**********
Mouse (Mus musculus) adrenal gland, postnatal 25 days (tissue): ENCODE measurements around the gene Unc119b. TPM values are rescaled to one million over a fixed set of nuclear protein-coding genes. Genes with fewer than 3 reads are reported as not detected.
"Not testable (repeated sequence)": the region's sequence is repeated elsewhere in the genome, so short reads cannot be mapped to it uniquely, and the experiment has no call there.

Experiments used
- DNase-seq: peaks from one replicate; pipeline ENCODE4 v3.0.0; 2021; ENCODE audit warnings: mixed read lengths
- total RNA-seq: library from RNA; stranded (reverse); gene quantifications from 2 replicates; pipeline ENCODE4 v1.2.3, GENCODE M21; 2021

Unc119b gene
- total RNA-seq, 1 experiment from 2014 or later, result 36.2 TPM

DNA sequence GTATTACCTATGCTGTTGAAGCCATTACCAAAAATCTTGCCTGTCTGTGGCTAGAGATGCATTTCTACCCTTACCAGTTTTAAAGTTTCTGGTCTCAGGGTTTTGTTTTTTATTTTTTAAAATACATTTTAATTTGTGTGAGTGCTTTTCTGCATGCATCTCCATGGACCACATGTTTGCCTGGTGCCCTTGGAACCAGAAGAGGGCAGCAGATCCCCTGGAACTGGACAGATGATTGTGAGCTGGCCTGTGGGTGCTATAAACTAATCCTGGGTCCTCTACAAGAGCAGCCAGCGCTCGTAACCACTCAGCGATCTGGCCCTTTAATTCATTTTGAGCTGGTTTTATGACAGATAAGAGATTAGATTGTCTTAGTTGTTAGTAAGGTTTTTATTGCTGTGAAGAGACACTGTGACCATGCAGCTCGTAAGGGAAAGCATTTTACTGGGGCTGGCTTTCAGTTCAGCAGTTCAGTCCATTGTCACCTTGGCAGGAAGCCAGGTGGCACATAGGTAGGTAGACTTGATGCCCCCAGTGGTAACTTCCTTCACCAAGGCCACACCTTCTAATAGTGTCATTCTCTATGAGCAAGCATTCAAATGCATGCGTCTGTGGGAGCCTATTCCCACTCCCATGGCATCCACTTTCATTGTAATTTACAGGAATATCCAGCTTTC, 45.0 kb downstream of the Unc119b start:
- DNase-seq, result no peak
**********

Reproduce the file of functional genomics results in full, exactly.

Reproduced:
Mouse (Mus musculus) adrenal gland, postnatal 25 days (tissue): ENCODE measurements around the gene Unc119b. TPM values are rescaled to one million over a fixed set of nuclear protein-coding genes. Genes with fewer than 3 reads are reported as not detected.
"Not testable (repeated sequence)": the region's sequence is repeated elsewhere in the genome, so short reads cannot be mapped to it uniquely, and the experiment has no call there.

Experiments used
- DNase-seq: peaks from one replicate; pipeline ENCODE4 v3.0.0; 2021; ENCODE audit warnings: mixed read lengths
- total RNA-seq: library from RNA; stranded (reverse); gene quantifications from 2 replicates; pipeline ENCODE4 v1.2.3, GENCODE M21; 2021

Unc119b gene
- total RNA-seq, 1 experiment from 2014 or later, result 36.2 TPM

DNA sequence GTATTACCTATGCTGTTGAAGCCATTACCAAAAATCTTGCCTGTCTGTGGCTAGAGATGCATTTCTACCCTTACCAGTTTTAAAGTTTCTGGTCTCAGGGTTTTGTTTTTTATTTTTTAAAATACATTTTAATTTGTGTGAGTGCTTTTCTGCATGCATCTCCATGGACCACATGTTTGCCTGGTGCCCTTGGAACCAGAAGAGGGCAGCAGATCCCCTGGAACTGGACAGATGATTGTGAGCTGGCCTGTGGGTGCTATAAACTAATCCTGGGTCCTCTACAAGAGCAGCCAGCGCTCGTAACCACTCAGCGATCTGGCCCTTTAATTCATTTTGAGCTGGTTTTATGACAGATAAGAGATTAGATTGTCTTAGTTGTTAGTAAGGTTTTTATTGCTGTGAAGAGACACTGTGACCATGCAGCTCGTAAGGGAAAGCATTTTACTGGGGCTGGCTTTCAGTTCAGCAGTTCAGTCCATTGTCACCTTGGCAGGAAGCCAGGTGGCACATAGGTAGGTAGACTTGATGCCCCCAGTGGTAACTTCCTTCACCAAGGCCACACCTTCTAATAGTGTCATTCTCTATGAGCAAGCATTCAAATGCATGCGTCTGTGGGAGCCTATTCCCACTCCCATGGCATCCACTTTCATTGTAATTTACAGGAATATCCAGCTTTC, 45.0 kb downstream of the Unc119b start:
- DNase-seq, result no peak